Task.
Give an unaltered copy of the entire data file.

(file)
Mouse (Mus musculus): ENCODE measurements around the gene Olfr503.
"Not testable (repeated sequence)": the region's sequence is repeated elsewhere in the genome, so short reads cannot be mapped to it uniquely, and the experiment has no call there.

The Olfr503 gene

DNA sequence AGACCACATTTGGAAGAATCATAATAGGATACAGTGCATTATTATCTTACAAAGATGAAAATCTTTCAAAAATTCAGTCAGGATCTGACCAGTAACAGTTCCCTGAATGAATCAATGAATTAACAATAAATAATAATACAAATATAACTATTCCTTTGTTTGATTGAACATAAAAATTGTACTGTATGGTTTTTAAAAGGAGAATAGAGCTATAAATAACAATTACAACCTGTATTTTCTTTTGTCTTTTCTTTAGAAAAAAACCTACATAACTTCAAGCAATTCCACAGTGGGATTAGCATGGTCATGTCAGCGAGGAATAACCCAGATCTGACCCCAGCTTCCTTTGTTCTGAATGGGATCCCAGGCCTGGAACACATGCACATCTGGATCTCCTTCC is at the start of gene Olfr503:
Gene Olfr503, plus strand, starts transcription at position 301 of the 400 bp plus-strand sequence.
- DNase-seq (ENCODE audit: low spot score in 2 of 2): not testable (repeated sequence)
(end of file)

Mouse (Mus musculus): ENCODE measurements around the gene Olfr503.
"Not testable (repeated sequence)": the region's sequence is repeated elsewhere in the genome, so short reads cannot be mapped to it uniquely, and the experiment has no call there.

The Olfr503 gene

DNA sequence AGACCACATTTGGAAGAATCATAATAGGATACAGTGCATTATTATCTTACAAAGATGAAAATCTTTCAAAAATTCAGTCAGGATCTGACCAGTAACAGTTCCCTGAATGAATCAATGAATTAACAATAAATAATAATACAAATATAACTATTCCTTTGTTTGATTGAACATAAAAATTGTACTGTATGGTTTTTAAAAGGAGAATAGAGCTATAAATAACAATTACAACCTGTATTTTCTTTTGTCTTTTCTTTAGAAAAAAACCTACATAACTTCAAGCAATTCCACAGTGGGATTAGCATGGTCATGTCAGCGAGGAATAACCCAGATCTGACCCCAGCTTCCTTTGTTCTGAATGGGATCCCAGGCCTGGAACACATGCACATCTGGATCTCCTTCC is at the start of gene Olfr503:
Gene Olfr503, plus strand, starts transcription at position 301 of the 400 bp plus-strand sequence.
- DNase-seq (ENCODE audit: low spot score in 2 of 2): not testable (repeated sequence)